You can further encourage diversity with ‘blind applications’, from which you remove all personal and demographic information. This allows hiring managers to assess candidates on their skills alone. Also pay attention to the influence of personal prejudices during the interview. You can counteract this by further standardising the interview process. All candidates are then asked the same questions in the same order. Their answers are compared on the same scale, which is predetermined according to the needs of the job.
Inclusion is necessary
Diversity alone is not enough – inclusion is necessary to ensure that your employees are able to deal with their differences. It means that every opinion counts, regardless of someone’s (hierarchical) status and position. In addition, inclusive leaders promote the sharing of different perspectives and are themselves as open as possible. Furthermore, employees express their opinions in a professional manner, without fear for their position. Inclusive cooperation takes place on the basis of a common goal with respect for each other’s differences. The organisation and employees embrace cultural and gender differences instead of minimising them. Employees also treat each other with openness and interest.
Inclusion does not mean that everything is allowed and everyone gets his or her way. It does not mean that everyone has to become friends. Nor does it mean avoiding conflict or denying cultural or gender differences. In the end, it is about someone’s contribution and whether he or she is the right person for a job.
Awareness as a start
Inclusion starts with awareness. It starts by looking at the extent to which it exists in your organisation. You can also organise a workshop in which your employees examine their own prejudices. This can also be done in special training sessions, where employees gain more insight into the qualities of colleagues with a different background. In addition, train your managers in inclusive leadership and your HR staff in dealing with diversity. Furthermore, take a good look at the reasons why employees leave and include them in your policies and actions.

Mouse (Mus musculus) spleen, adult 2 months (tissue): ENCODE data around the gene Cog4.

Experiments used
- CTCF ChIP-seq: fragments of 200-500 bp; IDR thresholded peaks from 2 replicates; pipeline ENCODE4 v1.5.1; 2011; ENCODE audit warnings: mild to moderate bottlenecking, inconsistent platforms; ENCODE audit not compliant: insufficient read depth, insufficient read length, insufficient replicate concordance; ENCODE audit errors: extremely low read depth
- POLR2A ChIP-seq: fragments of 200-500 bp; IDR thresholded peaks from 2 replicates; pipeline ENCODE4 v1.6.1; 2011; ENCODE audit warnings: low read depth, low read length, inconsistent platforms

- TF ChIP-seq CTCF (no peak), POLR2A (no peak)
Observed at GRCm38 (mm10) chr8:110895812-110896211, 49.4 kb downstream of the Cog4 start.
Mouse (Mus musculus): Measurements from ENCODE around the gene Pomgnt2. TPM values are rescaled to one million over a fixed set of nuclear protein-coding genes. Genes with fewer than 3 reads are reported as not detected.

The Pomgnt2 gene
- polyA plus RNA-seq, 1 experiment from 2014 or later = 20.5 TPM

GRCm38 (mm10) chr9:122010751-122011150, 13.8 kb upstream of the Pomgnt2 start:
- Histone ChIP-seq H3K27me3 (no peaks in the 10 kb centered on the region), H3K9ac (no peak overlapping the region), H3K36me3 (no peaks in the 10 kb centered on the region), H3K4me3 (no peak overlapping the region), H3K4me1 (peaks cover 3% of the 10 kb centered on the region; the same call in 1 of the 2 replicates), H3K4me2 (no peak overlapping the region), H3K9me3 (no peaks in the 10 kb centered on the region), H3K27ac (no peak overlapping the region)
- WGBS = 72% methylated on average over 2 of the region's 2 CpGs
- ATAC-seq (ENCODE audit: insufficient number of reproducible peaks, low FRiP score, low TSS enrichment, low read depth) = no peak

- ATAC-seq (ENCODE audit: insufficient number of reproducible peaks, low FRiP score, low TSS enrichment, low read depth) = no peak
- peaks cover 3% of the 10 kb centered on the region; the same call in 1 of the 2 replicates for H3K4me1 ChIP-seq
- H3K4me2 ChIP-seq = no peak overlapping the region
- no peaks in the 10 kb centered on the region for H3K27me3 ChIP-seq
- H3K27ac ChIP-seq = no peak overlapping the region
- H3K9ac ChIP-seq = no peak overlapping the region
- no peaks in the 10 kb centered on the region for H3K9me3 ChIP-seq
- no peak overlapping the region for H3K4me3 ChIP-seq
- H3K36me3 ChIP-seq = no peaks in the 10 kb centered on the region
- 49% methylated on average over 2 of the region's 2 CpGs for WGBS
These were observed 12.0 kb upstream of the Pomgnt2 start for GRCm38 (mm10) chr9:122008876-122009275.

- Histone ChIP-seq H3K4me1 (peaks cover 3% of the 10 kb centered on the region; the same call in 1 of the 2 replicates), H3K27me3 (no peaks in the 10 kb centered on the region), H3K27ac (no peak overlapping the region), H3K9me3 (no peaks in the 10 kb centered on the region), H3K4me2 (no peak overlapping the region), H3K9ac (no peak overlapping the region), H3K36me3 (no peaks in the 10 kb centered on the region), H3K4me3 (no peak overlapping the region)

Support and inspiration
For inclusion, sufficient support is essential. If employees do not see the importance of a diverse workplace, inclusion will not happen. Therefore, communicate the importance of diversity and inclusion during lunch lectures, staff meetings and via your intranet. Involve your employees in the development of the diversity and inclusion policy. Also emphasise the importance of diversity and inclusion to your board and management. It is essential that they support it and spread the word. Furthermore, provide role models. Female executives or executives from non-Western backgrounds can be inspiring.
Integral part of business strategy
As an organisation, explicitly state that you consider diversity and inclusion in the workplace important and explain why. Come up with a vision, clear goals and actions. Make diversity and inclusion a permanent part of your business strategy.